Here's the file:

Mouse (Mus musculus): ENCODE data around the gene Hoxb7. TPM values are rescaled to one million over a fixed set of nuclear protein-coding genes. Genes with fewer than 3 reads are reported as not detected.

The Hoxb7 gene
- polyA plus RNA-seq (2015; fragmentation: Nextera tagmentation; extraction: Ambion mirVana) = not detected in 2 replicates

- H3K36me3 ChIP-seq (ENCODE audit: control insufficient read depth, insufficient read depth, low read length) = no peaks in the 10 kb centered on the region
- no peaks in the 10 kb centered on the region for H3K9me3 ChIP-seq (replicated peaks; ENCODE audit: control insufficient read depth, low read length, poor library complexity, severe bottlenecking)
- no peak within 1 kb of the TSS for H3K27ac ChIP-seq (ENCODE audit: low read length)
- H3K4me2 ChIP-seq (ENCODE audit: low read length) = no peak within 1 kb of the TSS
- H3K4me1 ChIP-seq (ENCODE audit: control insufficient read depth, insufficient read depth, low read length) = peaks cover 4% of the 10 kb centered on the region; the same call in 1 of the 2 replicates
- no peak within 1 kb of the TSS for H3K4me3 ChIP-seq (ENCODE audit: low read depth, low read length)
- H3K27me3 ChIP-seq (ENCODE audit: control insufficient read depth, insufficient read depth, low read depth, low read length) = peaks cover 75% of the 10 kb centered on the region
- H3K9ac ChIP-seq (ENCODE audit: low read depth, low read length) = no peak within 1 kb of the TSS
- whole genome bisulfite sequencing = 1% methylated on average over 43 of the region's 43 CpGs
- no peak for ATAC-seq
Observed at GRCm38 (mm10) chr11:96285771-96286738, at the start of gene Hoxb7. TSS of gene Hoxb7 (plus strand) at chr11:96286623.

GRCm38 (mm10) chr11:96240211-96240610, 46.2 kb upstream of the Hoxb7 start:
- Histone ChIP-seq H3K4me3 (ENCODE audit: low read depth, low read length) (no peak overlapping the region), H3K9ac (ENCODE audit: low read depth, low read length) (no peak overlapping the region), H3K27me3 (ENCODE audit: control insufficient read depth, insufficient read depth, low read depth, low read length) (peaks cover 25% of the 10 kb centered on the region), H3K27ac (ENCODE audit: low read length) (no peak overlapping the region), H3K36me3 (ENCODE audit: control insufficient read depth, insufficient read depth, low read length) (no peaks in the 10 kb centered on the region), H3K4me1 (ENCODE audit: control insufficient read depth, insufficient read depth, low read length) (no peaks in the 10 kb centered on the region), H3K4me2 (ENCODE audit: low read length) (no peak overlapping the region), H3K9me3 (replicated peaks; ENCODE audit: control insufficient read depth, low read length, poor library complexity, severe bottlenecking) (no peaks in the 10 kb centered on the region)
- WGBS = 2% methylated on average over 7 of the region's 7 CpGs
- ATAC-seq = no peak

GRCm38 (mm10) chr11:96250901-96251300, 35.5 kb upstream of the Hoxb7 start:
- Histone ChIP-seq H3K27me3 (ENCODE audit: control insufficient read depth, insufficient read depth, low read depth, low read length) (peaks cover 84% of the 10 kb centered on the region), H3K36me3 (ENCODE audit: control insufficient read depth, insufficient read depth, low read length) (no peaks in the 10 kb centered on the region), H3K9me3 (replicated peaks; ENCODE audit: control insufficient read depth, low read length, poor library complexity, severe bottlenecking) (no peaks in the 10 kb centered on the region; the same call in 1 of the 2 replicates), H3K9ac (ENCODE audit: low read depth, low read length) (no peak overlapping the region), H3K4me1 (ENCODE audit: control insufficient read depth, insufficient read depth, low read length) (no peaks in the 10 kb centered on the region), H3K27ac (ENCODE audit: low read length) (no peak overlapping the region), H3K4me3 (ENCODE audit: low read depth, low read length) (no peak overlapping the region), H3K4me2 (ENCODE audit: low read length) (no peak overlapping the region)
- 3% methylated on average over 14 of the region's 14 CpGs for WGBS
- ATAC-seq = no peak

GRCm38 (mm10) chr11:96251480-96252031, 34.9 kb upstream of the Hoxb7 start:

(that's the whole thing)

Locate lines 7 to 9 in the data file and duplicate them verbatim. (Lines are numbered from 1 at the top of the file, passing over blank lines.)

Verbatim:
- H3K4me2 ChIP-seq (ENCODE audit: low read length) = no peak within 1 kb of the TSS
- H3K4me1 ChIP-seq (ENCODE audit: control insufficient read depth, insufficient read depth, low read length) = peaks cover 4% of the 10 kb centered on the region; the same call in 1 of the 2 replicates
- no peak within 1 kb of the TSS for H3K4me3 ChIP-seq (ENCODE audit: low read depth, low read length)